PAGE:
No one was asking for this, but Arby’s kind of pulled it off.

By Tim Nelson
June 26, 2019
Arby's

I’ve never set foot in an Arby’s. Perhaps it’s because they’ve been a punchline for the Daily Show, or maybe it's because of all the stories I've written about how Arby’s sandwiches are borderline dangerous. Or maybe it’s just that I’m a coastal elite who’s too danged librul to “get” how “real Americans” eat.
 

But sometimes, the strong pull of (morbid) curiosity is enough to overwhelm even our best judgment. That’s how I ended up in a pop-up test kitchen in New York’s Little Italy eating a “carrot” fashioned entirely out of meat. That’s not a typo: it’s an indication of Arby’s relentless commitment to having the meats taken to its most illogical conclusion. A deliberate effort to zig when so many other burger chains worshipping at the altar of all things plant-based are zagging.
 

“Our CMO Jim Taylor called me on a Saturday, which is not unusual for him,” recalled Arby’s Brand Executive Chef Neville Craw of the impetus for the “marrot,” a portmanteau of meat and carrot. “He says, ‘everybody’s trying to turn something that’s plant-based into meat. We’re Arbys, we should be thinking of it the other way: can we turn meat into vegetables?’ It was really that simple.”

 

Arby's

And so the idea for the marrot—the first of perhaps many forays into “megetables”—was born. From there, Craw and co.’s mission was to ensure that this meat-based plant “tastes great, looks the part, and is something we can envision happening in the back of [an Arby’s] without altering our setup from an operations standpoint.” We won’t know how well the marrot checks that last box for a while. But after experiencing first hand how the carrot sausage gets made, I can confirm that it looks and tastes closer to the real thing than one would expect.

Surprisingly for a frankenfood with no precedent, the marrot is designed to be assembled in as few steps as possible, using fairly conventional cooking techniques and ingredients. First, a raw, skinless turkey breast (chosen for its lean protein profile) is cut into tapered strips and rolled into the carrot’s conic shape. Those strips are then seasoned using salt, pepper, and a blend of herbs, and wrapped in cheesecloth, which roughens the exterior to better match a carrot’s texture. Then each marrot gets a sous vide bath.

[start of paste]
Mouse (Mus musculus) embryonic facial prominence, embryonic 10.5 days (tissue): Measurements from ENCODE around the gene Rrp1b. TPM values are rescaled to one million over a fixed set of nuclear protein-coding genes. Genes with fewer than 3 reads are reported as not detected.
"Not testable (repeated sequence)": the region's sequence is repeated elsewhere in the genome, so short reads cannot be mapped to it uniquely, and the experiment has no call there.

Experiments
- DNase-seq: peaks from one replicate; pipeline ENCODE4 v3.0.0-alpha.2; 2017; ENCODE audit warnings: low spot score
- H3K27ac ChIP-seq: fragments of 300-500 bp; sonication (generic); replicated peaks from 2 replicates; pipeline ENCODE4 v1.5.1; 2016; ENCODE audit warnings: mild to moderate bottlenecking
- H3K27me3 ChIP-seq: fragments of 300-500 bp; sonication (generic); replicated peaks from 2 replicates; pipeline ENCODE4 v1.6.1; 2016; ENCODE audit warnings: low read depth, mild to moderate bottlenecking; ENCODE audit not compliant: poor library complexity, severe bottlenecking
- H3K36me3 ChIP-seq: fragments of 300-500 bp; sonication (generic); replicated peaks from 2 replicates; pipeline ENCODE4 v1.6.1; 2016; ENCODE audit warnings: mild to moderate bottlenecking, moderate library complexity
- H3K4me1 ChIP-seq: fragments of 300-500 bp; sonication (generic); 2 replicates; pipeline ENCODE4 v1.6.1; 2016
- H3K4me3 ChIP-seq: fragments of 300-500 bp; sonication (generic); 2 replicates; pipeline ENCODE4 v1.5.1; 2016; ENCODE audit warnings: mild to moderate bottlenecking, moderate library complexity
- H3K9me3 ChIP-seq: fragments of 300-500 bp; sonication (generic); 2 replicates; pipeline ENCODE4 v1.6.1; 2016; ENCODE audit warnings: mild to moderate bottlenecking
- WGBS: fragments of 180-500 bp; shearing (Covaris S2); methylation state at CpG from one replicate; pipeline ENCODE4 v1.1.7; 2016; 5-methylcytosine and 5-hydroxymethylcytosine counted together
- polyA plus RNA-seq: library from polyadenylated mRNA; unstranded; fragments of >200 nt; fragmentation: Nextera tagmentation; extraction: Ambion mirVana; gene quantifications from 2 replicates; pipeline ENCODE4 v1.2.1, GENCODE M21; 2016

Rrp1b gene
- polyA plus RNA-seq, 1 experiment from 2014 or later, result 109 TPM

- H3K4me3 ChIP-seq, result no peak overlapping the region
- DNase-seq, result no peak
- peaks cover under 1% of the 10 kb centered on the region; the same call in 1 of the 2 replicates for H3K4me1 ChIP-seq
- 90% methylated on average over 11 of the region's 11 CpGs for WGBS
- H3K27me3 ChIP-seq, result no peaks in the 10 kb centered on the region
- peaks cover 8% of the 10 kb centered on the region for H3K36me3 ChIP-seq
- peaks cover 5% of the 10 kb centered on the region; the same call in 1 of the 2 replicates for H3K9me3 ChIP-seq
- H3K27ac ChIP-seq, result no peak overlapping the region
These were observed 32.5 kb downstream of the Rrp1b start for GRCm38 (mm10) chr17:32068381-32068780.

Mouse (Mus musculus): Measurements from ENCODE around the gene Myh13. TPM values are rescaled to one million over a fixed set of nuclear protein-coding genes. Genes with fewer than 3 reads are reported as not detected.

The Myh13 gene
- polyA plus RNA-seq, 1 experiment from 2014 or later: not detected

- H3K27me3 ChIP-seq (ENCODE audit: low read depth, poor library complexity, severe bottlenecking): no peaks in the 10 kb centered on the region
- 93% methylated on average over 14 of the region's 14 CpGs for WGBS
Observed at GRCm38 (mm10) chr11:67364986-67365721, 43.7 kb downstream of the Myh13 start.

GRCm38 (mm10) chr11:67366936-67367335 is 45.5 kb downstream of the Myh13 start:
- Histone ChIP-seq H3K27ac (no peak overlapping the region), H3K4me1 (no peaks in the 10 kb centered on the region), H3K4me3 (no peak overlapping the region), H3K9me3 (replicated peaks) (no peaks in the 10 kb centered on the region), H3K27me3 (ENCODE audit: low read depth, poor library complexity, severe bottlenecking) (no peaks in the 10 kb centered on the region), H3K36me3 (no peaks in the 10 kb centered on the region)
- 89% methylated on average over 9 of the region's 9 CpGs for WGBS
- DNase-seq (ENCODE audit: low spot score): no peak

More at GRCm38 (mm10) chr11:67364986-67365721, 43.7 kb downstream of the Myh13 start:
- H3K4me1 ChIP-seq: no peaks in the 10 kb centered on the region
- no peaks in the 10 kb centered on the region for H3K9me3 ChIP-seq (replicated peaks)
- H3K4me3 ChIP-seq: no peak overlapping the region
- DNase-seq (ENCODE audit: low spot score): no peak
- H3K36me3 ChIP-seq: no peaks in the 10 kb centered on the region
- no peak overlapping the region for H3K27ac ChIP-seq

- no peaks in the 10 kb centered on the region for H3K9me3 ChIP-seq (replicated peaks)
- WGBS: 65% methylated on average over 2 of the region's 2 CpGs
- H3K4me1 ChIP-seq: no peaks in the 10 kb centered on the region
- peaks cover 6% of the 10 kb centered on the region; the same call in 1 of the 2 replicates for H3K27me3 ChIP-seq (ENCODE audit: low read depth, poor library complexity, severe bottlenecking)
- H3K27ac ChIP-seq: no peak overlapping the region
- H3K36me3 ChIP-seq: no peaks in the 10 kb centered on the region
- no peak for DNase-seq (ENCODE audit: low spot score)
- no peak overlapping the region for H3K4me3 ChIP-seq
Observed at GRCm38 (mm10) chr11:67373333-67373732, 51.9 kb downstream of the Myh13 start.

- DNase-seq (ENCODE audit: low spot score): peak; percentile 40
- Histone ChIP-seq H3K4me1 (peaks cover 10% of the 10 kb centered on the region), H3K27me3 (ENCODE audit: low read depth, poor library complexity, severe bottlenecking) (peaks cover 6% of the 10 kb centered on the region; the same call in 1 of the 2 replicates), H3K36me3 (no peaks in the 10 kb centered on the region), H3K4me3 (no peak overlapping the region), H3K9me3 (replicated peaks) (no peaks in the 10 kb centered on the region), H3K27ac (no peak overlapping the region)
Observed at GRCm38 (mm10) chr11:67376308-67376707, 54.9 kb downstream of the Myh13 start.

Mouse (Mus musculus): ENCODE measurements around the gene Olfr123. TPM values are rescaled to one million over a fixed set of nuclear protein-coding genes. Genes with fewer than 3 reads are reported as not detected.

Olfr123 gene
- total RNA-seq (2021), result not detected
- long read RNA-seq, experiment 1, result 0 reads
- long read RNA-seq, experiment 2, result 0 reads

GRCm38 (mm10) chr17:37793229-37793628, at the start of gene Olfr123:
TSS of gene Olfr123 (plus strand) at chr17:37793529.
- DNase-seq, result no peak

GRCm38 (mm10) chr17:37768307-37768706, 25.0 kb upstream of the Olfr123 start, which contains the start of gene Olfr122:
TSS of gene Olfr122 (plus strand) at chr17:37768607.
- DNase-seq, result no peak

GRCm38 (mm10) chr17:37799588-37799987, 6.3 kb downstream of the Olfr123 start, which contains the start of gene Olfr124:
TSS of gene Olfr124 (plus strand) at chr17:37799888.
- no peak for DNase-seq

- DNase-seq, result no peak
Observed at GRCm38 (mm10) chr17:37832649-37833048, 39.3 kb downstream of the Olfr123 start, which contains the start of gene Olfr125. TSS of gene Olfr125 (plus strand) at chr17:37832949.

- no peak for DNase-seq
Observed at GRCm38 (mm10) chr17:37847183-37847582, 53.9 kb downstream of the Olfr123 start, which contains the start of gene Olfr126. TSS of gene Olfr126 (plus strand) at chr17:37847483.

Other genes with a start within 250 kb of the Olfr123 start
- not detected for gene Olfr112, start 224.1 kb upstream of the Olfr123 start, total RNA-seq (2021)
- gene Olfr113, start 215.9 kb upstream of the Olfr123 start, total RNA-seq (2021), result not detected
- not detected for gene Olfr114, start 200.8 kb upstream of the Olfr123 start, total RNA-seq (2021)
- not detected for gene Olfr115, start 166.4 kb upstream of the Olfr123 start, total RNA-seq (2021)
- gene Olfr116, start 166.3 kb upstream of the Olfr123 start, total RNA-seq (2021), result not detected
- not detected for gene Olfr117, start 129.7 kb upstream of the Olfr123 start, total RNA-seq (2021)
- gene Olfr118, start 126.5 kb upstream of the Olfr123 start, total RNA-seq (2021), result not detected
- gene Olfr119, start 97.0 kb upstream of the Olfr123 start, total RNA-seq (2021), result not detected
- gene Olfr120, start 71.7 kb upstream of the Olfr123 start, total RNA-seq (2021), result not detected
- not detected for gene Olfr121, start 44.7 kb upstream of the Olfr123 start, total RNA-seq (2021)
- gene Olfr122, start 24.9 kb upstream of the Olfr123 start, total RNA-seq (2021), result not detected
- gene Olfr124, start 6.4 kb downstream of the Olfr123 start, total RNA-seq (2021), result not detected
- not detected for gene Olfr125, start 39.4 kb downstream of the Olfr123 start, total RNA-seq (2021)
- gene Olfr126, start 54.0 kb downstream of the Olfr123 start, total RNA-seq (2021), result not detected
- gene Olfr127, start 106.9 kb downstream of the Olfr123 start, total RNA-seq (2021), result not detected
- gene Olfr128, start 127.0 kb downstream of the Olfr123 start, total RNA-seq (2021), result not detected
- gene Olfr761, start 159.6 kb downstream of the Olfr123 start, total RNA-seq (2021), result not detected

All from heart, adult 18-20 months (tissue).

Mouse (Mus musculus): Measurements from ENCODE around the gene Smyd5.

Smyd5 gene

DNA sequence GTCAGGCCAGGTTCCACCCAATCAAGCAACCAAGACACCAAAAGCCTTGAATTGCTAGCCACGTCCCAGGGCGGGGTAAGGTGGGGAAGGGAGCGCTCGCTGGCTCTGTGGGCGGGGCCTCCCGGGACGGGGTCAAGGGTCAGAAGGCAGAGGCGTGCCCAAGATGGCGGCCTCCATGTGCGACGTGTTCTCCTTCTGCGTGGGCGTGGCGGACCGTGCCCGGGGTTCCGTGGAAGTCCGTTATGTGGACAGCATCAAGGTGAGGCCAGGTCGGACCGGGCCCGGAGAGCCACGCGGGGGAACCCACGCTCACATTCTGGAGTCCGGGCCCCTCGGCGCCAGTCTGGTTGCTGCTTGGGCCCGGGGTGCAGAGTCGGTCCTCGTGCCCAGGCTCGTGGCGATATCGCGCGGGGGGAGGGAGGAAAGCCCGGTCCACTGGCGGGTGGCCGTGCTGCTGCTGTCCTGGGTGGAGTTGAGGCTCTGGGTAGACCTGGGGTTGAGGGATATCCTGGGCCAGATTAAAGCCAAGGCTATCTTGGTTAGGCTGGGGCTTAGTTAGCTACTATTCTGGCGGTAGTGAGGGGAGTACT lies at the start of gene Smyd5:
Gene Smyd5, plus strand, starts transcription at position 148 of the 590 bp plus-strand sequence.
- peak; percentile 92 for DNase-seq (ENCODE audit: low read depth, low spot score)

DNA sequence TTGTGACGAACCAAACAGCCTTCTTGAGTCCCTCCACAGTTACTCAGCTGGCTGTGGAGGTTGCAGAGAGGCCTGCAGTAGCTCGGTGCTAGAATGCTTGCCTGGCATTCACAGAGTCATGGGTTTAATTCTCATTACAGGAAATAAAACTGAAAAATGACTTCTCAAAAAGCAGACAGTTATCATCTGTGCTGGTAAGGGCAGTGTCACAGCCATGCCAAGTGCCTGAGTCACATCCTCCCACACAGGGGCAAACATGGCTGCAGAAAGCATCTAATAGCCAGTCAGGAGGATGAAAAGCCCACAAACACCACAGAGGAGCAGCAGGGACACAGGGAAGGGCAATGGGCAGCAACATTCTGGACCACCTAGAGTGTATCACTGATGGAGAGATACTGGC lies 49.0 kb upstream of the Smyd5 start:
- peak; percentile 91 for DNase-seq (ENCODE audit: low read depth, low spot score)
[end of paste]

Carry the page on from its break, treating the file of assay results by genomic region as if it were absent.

Watch: How to Make a Vegan Chick-fil-A Sandwich

After that, it’s seasoned again to lock in that orange carrot color, roasted in the oven, and coated with a maple glaze that’s blasted with a blowtorch to add an extra hint of autumnal sweetness. I don’t know what it takes to make a plant-based burger, but I imagine there are no blowtorches involved.

A convincing scent of roasted carrots filled the test kitchen by the time the turkey came out of the oven, quelling my anxiety about what I was about to taste. What I didn’t expect upon my first bite was how well its flavor profile mirrored that of a carrot. Between the two rounds of seasoning (with an assist from that light maple glaze), the marrot hit the kind of tasting notes you’d expect from a roasted carrot on a fall seasonal menu. Eventually, of course, the turkey taste prevails. The meat and some elements of the seasoning bring more saltiness to bear than I’d expect from a carrot. Coupled with the presence of a chewy texture rather than the kind of slightly softened crunch one would expect, it’s more like a carrot-flavored turkey sausage than a serious attempt to trick you into thinking you’re eating a carrot.

Given that no one walking into an Arby’s would expect to really eat a vegetable, it’s hard to say how much that matters anyway. The ultimate mission of the marrot isn’t to be some inverse of the Impossible burger (which Arby’s doesn’t plan to introduce, by the way), but to show that fast food can still occasionally surprise us. “For something like this, we’re not taking ourselves too seriously,” Craw says. “We’d like people to point, laugh, take a picture, enjoy the moment and move on to the next thing… just have fun with the whole experience.”

And he’s right. If you’re willing to embrace the absurd contradiction of a carrot fashioned from turkey, it’s hard not to enjoy it at least a little bit. In this age of unreason, who’s to say that meat can’t be a vegetable? At the very least, Arby’s deserves a tip of the cap for daring to ask that question.

 

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